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Real Estate Industry

February 3rd 2004


Be warned - the beautiful state has an ugly side.

An elderly man from Victoria dreamed of buying a house in Tasmania. Like many mainlanders, he thought the island's prices, climate and pace made it ideal for retirement.

He saw an advertisement for a four-bedroom house outside Hobart. He liked it and paid a $5,000 deposit.

Then his dream turned into a nightmare. He discovered that two of the bedrooms were illegal because they didn't meet council regulations. He paid a four-bedroom price for a two-bedroom house.

He withdrew from the deal but lost his $5,000.

But he wasn't the only loser. The seller had bought elsewhere, thinking his former home had sold, and he now found himself paying two mortgages.

Meanwhile the real estate agency continued to advertise the house as four bedrooms. The Office of Consumer Affairs told them to stop but they arrogantly ignored the order. As you'll see, agents in Tasmania run amok when it comes to ethics.

Finally, the local council moved in and forced the agent to stop mis-representing the property. The home then had to be re-marketed as two bedrooms. The farce cost the seller $9,000.

Astonishingly, the agent demanded a commission for the first sale to the elderly man (even though it did not proceed).

Tasmania's Auctioneers and Real Estate Agents Council (AREAC) which is responsible for disciplining agents was asked to take action.

But AREAC - which has six agents among its eight members - is notorious for looking after its mates. It refused to act. The elderly mainlander lacked the resources to fight and so he lost the $5,000 deposit. A shameless fraud.

Turning a blind eye to outrages committed by agents is common practice for AREAC. Another agent was found guilty of fabricating the price on a sale contract to hoodwink the bank (so the buyer could get a bigger loan). He should have lost his licence. But AREAC whitewashed the issue. The agent was allowed to continue operating.

AREAC is funded from the public purse. Officially, it exists "for the protection of the public" and "to ensure acceptable standards of practice by auctioneers and agents". But it has frequently dismissed consumers' complaints because the agents denied the charges.

In Tasmania, it all comes down to "the consumer's word against the agents". And when the agents are the judges of agents the consumers are the losers. It makes about as much sense as replacing magistrates in our courts with convicted criminals.

But this is the real estate industry in the Apple Isle.

AREAC recently lent support to a scheme hatched by the Real Estate Institute of Tasmania (REIT) to use public money for a "public awareness campaign". A series of ads were designed to "educate" the public about auctions and other aspects of the real estate industry. Major newspapers agreed to run the ads at reduced cost. They were to start this month (February 2004).

The REIT said that with "the Council's generous support and the co-operation of Consumer Affairs" the ads would be money well spent. They would "go some way towards de-mystifying the industry in the eyes of the public". A blatant propaganda exercise if ever there was one.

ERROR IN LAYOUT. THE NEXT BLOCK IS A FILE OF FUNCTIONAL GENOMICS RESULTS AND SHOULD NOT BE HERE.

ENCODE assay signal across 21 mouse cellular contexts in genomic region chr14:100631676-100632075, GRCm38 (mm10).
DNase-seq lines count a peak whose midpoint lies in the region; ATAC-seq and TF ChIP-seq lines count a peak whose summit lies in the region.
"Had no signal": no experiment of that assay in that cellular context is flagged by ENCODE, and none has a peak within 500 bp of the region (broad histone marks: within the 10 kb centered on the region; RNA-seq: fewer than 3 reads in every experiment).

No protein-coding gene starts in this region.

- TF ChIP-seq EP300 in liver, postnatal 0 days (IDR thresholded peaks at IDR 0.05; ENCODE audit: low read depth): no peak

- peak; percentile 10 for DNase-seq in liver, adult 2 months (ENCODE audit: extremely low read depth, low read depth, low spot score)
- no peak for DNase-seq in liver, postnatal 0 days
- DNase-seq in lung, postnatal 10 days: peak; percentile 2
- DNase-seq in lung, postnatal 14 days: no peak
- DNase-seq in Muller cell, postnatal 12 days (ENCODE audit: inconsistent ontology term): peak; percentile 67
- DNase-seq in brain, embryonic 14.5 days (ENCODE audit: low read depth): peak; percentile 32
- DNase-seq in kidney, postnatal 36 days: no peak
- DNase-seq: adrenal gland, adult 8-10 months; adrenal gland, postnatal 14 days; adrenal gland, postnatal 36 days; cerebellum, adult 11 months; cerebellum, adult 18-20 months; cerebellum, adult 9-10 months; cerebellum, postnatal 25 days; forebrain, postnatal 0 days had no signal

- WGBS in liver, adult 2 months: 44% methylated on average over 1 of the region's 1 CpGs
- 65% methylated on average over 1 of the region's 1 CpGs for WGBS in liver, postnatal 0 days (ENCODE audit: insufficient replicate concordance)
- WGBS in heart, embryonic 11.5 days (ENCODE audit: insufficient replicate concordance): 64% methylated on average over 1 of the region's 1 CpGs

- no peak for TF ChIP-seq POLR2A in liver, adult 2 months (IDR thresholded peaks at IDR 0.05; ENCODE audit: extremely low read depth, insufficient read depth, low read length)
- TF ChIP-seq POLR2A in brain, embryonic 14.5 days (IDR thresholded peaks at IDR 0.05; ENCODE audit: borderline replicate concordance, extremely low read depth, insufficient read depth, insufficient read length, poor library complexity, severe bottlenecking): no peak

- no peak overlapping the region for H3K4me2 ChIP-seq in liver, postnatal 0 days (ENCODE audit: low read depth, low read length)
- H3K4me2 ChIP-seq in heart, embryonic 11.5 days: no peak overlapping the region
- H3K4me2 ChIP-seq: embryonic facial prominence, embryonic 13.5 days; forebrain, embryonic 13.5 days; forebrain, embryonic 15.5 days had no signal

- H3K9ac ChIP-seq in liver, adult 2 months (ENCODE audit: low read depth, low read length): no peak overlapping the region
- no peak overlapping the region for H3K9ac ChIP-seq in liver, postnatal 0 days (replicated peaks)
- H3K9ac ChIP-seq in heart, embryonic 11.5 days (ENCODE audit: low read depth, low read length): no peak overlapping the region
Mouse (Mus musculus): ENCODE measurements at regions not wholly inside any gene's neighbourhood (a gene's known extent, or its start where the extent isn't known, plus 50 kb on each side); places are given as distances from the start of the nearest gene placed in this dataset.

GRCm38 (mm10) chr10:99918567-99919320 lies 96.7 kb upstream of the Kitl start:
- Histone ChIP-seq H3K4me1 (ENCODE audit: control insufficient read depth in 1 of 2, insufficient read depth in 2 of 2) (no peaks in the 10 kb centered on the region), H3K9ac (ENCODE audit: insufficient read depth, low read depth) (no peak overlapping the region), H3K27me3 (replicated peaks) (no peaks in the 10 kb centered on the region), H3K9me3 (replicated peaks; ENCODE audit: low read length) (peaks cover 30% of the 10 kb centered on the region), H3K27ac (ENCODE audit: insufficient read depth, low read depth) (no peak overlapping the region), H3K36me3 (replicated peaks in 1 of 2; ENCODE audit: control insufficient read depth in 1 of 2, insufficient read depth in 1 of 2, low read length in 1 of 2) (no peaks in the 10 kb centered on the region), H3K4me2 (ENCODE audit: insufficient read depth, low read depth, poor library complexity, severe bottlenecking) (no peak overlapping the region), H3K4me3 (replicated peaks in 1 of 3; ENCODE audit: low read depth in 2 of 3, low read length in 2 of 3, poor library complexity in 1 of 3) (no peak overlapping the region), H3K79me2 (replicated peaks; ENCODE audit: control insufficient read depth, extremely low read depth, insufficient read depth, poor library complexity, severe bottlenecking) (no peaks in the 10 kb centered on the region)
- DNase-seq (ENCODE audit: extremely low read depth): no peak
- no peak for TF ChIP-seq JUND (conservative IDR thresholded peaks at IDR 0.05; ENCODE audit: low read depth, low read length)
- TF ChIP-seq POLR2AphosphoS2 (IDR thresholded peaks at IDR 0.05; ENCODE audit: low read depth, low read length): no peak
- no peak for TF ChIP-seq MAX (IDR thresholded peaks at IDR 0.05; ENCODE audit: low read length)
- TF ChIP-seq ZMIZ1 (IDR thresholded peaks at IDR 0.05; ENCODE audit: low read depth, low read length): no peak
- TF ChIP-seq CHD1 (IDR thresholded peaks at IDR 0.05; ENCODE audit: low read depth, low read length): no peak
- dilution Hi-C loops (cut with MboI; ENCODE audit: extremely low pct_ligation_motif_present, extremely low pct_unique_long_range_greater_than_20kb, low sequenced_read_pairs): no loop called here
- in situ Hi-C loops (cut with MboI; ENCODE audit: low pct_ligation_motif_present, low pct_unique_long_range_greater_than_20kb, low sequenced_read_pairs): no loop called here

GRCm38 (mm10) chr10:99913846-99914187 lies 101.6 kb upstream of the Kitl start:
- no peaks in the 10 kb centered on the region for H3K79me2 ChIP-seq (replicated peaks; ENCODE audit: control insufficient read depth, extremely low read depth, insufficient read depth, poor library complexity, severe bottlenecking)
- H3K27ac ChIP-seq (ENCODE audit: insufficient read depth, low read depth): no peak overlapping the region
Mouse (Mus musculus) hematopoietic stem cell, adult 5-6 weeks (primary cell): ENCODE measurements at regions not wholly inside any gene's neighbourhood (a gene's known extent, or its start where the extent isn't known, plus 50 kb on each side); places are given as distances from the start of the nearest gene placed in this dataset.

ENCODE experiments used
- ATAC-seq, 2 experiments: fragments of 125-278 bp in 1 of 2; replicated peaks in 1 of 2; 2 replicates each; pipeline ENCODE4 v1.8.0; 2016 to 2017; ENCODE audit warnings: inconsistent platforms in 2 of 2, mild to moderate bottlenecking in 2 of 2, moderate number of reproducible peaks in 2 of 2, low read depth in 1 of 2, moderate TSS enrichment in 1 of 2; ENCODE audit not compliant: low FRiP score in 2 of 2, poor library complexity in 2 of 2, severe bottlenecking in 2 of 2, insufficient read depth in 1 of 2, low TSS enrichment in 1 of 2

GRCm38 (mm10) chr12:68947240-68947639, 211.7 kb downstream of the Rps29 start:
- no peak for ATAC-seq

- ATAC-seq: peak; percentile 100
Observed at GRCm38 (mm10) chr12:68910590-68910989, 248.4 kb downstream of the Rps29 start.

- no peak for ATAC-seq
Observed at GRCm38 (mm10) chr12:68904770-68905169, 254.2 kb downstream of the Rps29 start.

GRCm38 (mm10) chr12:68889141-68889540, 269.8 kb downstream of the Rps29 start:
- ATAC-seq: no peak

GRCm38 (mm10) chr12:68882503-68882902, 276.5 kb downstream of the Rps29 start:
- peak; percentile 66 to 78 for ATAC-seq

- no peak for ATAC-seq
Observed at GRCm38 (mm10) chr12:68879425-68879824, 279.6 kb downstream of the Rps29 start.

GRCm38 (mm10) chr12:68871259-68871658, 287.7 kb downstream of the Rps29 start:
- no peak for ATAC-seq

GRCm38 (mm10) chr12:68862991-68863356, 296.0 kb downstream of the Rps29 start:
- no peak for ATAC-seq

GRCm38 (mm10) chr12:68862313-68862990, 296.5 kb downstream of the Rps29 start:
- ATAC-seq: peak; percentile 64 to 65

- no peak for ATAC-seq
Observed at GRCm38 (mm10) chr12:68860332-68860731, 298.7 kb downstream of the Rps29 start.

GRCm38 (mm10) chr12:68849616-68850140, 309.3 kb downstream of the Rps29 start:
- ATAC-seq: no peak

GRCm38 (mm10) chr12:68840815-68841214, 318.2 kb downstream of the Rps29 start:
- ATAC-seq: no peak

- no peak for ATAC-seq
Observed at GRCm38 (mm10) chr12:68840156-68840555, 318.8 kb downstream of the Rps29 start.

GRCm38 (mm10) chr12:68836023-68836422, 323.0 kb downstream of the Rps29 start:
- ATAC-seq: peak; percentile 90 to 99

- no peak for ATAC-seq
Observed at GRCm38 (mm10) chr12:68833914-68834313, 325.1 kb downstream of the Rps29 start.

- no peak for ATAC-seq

But at last the State Government is taking action in Tasmania. The state's Attorney-General, Judy Jackson, has announced Tasmania's real estate laws will be re-written and AREAC will be scrapped.

The new Auctioneers and Real Estate Agents Bill is long overdue. Despite denials by the REIT, all of real estate's worst practices are common in Tasmania.

Tasmanian agents run auctions with the same trickery as their colleagues around the country, including misleading quotes, advertising rorts and dummy bidding. The Department of Justice says on its website: "Vendor bidding is permitted in auctions conducted in Tasmania. This means the auctioneer or a person in the crowd may make bids on behalf of the seller. Watch for this, because you may be the only person making genuine bids ..."

Tasmanian agents commonly use the Open House system but fail to keep their clients safe by identifying and supervising people who enter the property.

Tasmanian agents, like agents around Australia, cheat their clients by recommending advertising that is not needed. The agents benefit from the vendor-paid advertising. Even if the property sells many ads continue to run, thereby promoting the agents' success at the sellers' expense.

Some Tasmanian agents are willing to indulge in one of property's worst crimes, insider trading. If the seller wants less than the property's true value, many agents buy the property or sell it to a friend, rather than advise their clients to sell at the right price. These agents then re-sell for a quick profit - effectively stealing from their clients.

Tasmania is a state where the REIT turns a virtual blind eye to all of the above, but threatens agents with expulsion from the institute if they support consumer advocate Neil Jenman. It is a state where Launceston's newspaper, The Examiner has refused to accept advertisements that advise people they can save money by selling without agents.

Geographically, Tasmania is a beautiful place. "Paradise on earth," says one agent who has been ostracised by his peers for trying to improve real estate standards.

Paradise on earth it may be, but when it comes to real estate, it's hell on earth in Tasmania.

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